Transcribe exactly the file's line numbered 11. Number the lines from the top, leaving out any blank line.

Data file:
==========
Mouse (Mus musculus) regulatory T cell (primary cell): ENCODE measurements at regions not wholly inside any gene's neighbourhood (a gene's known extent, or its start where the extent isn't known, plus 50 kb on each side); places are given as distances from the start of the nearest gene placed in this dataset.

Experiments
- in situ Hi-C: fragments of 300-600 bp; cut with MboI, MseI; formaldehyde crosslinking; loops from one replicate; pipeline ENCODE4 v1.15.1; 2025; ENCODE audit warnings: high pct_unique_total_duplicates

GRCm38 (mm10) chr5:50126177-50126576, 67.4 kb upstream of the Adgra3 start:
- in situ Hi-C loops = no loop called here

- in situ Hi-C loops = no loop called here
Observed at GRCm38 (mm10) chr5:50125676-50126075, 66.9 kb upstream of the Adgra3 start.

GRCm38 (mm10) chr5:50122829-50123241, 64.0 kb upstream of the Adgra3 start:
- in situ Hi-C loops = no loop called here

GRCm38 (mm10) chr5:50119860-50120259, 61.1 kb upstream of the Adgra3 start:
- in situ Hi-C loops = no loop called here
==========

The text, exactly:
- in situ Hi-C loops = no loop called here